Wednesday, March 16, 2011
(Houston - Wendy Siegle, KUHF News) Ever since post-war communities like Levittown and the advent of cheap gasoline, the suburban model has been one built around the automobile. But that model may be changing, even in the sprawling suburbs of Houston. Old strip malls and shopping centers are being retrofitted into walkable town centers, and high density, pedestrian-friendly enclaves, where people can live, shop, and grab a bite to eat, are popping up around the region. I sat down with two sustainable development experts, Galina Tachieva and Tom Low, to talk about this move to urbanize the suburbs. They're in Houston today to lead an urban planning workshop, where they'll talk about how their ideas can be applied to Houston. (You can listen to the interview over at KUHF News.)
Saturday, October 30, 2010
(Andrea Bernstein, Transportation Nation) -- Four days before election day, Democratic Candidate for NY Governor Andrew Cuomo released a green agenda. It's slighter than some of his other agenda books -- about half the size of his urban agenda -- but it does contain both an endorsement of construction of "sustainable communities" -- a big agenda item of the Obama administration, and a call for "improved public transportation" as part of an environmental agenda. Here's what he has to say about public transportation (in its entirety.)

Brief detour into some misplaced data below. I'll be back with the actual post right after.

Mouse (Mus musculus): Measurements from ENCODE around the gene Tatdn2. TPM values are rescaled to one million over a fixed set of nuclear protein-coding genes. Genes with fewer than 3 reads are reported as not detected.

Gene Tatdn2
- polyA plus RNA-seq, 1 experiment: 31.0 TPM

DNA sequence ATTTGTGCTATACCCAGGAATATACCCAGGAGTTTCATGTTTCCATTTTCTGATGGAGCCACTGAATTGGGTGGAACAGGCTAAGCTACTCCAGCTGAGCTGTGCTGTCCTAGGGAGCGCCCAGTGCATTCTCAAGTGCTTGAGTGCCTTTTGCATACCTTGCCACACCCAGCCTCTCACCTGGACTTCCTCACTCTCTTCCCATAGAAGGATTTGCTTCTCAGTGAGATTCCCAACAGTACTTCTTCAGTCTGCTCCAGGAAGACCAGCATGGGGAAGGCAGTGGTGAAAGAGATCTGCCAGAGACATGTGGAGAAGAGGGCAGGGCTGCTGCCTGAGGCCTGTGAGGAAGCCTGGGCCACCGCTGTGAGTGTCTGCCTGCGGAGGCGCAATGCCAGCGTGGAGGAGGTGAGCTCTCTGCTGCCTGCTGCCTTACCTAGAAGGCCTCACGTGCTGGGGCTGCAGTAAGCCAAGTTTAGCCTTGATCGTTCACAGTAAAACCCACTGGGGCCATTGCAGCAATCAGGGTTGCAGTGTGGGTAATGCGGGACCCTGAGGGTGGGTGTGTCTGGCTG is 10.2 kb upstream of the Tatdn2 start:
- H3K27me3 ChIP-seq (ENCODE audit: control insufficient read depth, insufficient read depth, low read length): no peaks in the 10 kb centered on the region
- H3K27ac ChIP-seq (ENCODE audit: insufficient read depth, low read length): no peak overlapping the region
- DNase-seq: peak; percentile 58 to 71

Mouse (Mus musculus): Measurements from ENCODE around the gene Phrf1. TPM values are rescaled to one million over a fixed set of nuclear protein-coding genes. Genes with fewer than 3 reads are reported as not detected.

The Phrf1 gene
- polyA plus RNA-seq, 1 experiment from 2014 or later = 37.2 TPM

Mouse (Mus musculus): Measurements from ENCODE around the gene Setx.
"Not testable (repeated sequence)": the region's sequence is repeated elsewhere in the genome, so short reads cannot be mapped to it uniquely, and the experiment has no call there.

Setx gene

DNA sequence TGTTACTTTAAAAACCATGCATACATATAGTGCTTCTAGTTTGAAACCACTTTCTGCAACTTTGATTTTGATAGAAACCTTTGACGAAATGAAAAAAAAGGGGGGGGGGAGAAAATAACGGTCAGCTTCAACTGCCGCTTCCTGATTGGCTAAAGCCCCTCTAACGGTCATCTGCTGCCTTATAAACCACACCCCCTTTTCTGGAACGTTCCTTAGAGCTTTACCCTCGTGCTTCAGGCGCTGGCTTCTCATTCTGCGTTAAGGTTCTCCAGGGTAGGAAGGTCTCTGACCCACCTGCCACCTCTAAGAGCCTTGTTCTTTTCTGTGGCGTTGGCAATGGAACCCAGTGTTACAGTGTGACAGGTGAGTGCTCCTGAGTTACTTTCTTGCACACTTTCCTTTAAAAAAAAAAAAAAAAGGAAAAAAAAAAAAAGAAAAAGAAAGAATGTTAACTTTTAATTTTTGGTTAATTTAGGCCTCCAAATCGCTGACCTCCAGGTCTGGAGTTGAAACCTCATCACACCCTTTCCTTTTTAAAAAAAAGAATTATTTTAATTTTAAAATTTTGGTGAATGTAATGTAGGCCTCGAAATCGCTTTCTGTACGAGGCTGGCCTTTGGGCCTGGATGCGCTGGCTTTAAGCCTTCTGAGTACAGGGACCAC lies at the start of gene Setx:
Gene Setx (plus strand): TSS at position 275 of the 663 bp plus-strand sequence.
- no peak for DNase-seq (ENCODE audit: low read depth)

We must Encourage Alternative Vehicles and Public Transportation. Technology has made it possible for cleaner, greener modes have transportation. From high speed rail to other alternative forms of transportation that reduces pollutants, the State should encourage the research, development and manufacturing of alternative modes of transportation. Such investment is a positive step for the environment and economic development. Moreover, the State must continue to invest and improve public transportation in order to improve the environment.
He does not address the transit financing issue that came up at the press conference releasing his urban agenda.
There's also a section on sustainable communities, which hews closely in philosophy to the Ray LaHood-Shaun Donovan-Lisa Jackson (DOT-HUD-EPA) effort.
You can read that part, after the jump.